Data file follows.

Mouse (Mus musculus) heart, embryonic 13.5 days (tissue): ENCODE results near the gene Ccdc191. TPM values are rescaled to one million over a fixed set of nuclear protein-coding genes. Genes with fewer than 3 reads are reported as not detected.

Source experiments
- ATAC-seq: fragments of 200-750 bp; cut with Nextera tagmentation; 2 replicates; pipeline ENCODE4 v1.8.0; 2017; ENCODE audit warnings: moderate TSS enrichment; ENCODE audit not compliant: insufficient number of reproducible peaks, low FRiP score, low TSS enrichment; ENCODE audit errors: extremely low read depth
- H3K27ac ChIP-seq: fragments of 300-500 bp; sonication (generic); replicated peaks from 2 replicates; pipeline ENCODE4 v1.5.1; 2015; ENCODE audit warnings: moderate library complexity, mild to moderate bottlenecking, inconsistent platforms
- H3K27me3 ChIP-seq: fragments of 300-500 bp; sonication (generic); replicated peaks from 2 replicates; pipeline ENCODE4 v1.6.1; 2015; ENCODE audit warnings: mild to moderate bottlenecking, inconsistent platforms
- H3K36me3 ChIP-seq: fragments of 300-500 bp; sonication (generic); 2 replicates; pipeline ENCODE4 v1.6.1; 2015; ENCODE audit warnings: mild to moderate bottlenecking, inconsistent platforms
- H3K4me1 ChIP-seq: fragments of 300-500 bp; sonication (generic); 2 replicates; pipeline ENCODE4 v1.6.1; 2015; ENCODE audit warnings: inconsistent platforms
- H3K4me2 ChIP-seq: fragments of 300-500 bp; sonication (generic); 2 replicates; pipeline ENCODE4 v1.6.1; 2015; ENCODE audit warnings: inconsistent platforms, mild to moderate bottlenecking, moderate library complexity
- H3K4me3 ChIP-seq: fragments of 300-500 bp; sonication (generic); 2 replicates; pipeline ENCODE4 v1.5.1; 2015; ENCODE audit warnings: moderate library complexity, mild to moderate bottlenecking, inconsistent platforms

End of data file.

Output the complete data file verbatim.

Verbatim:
Mouse (Mus musculus) heart, embryonic 13.5 days (tissue): ENCODE results near the gene Ccdc191. TPM values are rescaled to one million over a fixed set of nuclear protein-coding genes. Genes with fewer than 3 reads are reported as not detected.

Source experiments
- ATAC-seq: fragments of 200-750 bp; cut with Nextera tagmentation; 2 replicates; pipeline ENCODE4 v1.8.0; 2017; ENCODE audit warnings: moderate TSS enrichment; ENCODE audit not compliant: insufficient number of reproducible peaks, low FRiP score, low TSS enrichment; ENCODE audit errors: extremely low read depth
- H3K27ac ChIP-seq: fragments of 300-500 bp; sonication (generic); replicated peaks from 2 replicates; pipeline ENCODE4 v1.5.1; 2015; ENCODE audit warnings: moderate library complexity, mild to moderate bottlenecking, inconsistent platforms
- H3K27me3 ChIP-seq: fragments of 300-500 bp; sonication (generic); replicated peaks from 2 replicates; pipeline ENCODE4 v1.6.1; 2015; ENCODE audit warnings: mild to moderate bottlenecking, inconsistent platforms
- H3K36me3 ChIP-seq: fragments of 300-500 bp; sonication (generic); 2 replicates; pipeline ENCODE4 v1.6.1; 2015; ENCODE audit warnings: mild to moderate bottlenecking, inconsistent platforms
- H3K4me1 ChIP-seq: fragments of 300-500 bp; sonication (generic); 2 replicates; pipeline ENCODE4 v1.6.1; 2015; ENCODE audit warnings: inconsistent platforms
- H3K4me2 ChIP-seq: fragments of 300-500 bp; sonication (generic); 2 replicates; pipeline ENCODE4 v1.6.1; 2015; ENCODE audit warnings: inconsistent platforms, mild to moderate bottlenecking, moderate library complexity
- H3K4me3 ChIP-seq: fragments of 300-500 bp; sonication (generic); 2 replicates; pipeline ENCODE4 v1.5.1; 2015; ENCODE audit warnings: moderate library complexity, mild to moderate bottlenecking, inconsistent platforms